Throughout those sessions with Street, Lunn took every opportunity he could to prepare himself for his debut production.

“He imported my Pro Tools files and started filtering through, going ‘we’re going to redo this, I don’t like the tone of that’. Because we were using something I started off with as the foundation, any changes that were made, my antennae were hyper alert. I inherently felt some sort of claim to those files because we were building on foundations I created, but at the same time, Stephen knows infinitely more than I do about engineering and mixing. So, I’d be like ‘ah, what’s this microphone, why are we using it and what is it taking the place of from my original recordings’? He’d say, for instance, ‘that’s a Sennheiser E906, you’re going to want to get those for the guitars’. I came out of those sessions with pages of things I needed to do or buy or use. I could hear the changes he was making and that was a massive learning curve. It almost put me off, as I’d listen to a mix and feel as though it was light years away from something I could do. But nothing is impossible; I had an idea of where I wanted to go, and what kind of producer I wanted to be. We’d had three incredible mentors.”

Guiding Principles

“I like to take things in very specific steps,” says Lunn of his approach to a session. “I like to think of the drums as the skeleton, the bass and guitar as the flesh and the organs and the vocal as the beauty. I prefer the band to have a really good idea of exactly how they want to perform the song in the studio, and that comes through pre-production. I love working in Pro Tools, it’s invaluable to me.

“Making sure that the band is well versed on how the session is going to work is really important – we’re going to use a click track, we will tempo map and I want you to perform live in a single room but making sure they know they are going to be overdubbing. I know some bands are adamant that they want to perform live and do it in a couple of takes. That’s fine, I’ll do that, but I prefer to record the drums in isolation and then set up and record the bass in isolation, and the guitars in isolation. And by virtue of everyone knowing what they are doing, that’s where the gelling happens. And it’s also about everyone knowing the song back-to-front, inside and out.”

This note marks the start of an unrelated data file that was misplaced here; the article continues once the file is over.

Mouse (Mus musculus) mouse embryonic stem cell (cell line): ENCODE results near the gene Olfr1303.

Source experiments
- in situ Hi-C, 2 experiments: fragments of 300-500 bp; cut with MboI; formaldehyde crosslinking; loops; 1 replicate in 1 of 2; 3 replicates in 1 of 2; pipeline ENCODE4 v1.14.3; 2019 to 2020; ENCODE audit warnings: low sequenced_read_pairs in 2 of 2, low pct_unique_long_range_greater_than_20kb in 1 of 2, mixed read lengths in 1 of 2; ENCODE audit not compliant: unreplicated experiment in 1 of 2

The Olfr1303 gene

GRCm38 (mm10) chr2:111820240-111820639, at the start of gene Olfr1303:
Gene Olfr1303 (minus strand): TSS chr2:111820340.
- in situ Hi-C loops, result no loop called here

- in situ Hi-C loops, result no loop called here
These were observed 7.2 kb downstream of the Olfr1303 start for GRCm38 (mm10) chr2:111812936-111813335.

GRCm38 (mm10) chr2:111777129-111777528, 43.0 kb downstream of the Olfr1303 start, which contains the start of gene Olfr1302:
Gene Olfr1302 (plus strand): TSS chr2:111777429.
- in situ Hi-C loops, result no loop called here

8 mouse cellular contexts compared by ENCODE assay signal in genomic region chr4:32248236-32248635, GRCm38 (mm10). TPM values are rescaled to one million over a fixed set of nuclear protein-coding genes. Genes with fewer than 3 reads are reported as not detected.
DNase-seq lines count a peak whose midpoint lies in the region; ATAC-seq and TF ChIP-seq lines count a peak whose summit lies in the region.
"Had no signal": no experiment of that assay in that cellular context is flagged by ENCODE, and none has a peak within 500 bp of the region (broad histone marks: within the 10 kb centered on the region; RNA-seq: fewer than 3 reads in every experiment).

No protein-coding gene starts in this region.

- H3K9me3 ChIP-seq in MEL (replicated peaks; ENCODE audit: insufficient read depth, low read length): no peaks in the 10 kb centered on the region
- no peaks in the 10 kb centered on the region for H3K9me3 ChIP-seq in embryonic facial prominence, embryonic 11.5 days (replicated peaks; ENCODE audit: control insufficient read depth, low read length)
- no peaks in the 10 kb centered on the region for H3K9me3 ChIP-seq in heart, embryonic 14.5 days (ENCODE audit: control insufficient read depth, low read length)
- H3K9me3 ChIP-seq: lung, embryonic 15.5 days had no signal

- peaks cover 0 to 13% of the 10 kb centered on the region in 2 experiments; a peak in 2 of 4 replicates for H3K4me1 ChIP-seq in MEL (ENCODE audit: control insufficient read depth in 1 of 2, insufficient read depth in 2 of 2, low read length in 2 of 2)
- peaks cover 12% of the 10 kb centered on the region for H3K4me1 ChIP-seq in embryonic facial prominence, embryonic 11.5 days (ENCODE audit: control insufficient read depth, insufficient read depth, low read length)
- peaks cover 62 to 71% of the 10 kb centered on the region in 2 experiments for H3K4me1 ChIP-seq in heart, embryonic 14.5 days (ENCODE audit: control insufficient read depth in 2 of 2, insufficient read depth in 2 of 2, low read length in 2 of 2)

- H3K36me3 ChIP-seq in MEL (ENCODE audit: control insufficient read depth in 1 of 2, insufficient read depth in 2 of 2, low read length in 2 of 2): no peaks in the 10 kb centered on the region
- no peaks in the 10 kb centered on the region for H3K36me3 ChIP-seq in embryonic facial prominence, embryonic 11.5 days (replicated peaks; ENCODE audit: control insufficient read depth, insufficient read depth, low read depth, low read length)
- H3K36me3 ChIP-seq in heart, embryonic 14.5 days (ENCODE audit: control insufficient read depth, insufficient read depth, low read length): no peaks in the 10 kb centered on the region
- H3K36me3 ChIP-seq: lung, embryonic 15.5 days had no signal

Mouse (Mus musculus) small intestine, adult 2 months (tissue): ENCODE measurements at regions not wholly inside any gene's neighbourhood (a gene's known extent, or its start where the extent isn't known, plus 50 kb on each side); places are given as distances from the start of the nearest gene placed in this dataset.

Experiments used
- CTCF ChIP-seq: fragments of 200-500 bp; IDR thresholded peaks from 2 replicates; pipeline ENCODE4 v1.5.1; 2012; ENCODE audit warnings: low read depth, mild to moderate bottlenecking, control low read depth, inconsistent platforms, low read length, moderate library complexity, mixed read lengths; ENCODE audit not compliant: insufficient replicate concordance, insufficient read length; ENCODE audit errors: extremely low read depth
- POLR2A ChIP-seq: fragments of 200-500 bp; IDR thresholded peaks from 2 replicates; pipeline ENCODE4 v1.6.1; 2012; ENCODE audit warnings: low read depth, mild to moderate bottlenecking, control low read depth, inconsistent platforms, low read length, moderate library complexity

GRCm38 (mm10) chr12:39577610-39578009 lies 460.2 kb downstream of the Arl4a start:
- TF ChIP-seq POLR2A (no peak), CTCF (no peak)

Though constantly expanding his existing studio setup, there are a handful of staples that have become central to achieving the perfect sonic blueprint for a Lunn production.

“It’s all about the 1073 pieces - I really just love that rich sound, but also the openness with the top end, the air that that offers I can’t do without,” beams Lunn when talking us through his audio arsenal. “I have two 1073 SPXs and I’ve just got two Rupert Neve Designs Shelford channels, which are really handy because you have your pre mic gain, EQ section and compressor section, then you have the Silk, so you can saturate the low or the top end. That’s really great for guitars, snares and vocals. And I have Audio Maintenance Ltd 500 Series 1073s and 54F50 compressors, which are based on the Neve 2254 design. They are absolutely amazing.

“Then I have some other things to add colour,” he continues. “I really like API stuff, I have some Fathom Series 312Cs; the Cranborne Audio Camden 500 Series pres are really good. It’s all surface mount but it’s so clear and transparent. And I’m just about to get my second 8801 channel strip from AMS Neve. Recording vocals on those is like nothing else, they are just so lovely. And I just bought a Neumann U67 reissue. Before, even on The Subways new album, I recorded all my vocals with a AKG Perception 220, and you can really hear it [he laughs], although there’s still some gloss to it. But the U67 is going to be the centrepiece.”

Return of The Subways

For Lunn, The Subways served in part as an extension of the learning curve he had been riding with Broudie, Vig and Street. Not only in his approach to handling the technical aspects of making a record; he was also learning how to manage the people and personalities in the band.

“One of the things that touched me most was that [bassist] Charlotte said I’d made her feel the most comfortable we’d ever felt in the studio,” he says. “So that was great, as we’ve always felt a bit tense in the studio. And it worked out in such a way that we came out with a nice punk record, but at the same time I look back and wish I could have done more. I was using exclusively an Avid Pro Tools print. There was no colour to it. Any changes I wanted to make in the mix had to be done in post and it was arduous. So, I made sure that for our new album I was using a variety of pres, EQs and compression going in – when I recorded that fourth album nothing was compressed going in.”

The new album Lunn speaks of is the band’s upcoming, as yet untitled fifth album. Once again produced by Lunn, he tells us that fans can expect a significant sonic and musical departure from The Subways.

“It was really about making sure there was a lot more character to this album,” he states. “In songwriting terms, I became obsessed with the Stranger Things soundtrack, so once I started to get into synthesizers, I had it in my head that I was going to make an album of Nirvana meets Stranger Things! That’s the direction I’ve gone in. The record label, Alcopop Records, have said they think it’s the best record we’ve ever made, so we’re really excited about it. We just had so much fun making this album.”

A release date and title for the new album remains to be set. But fans can be sure there is much to look forward to in 2022.

Photos by Sarah Louise Bennett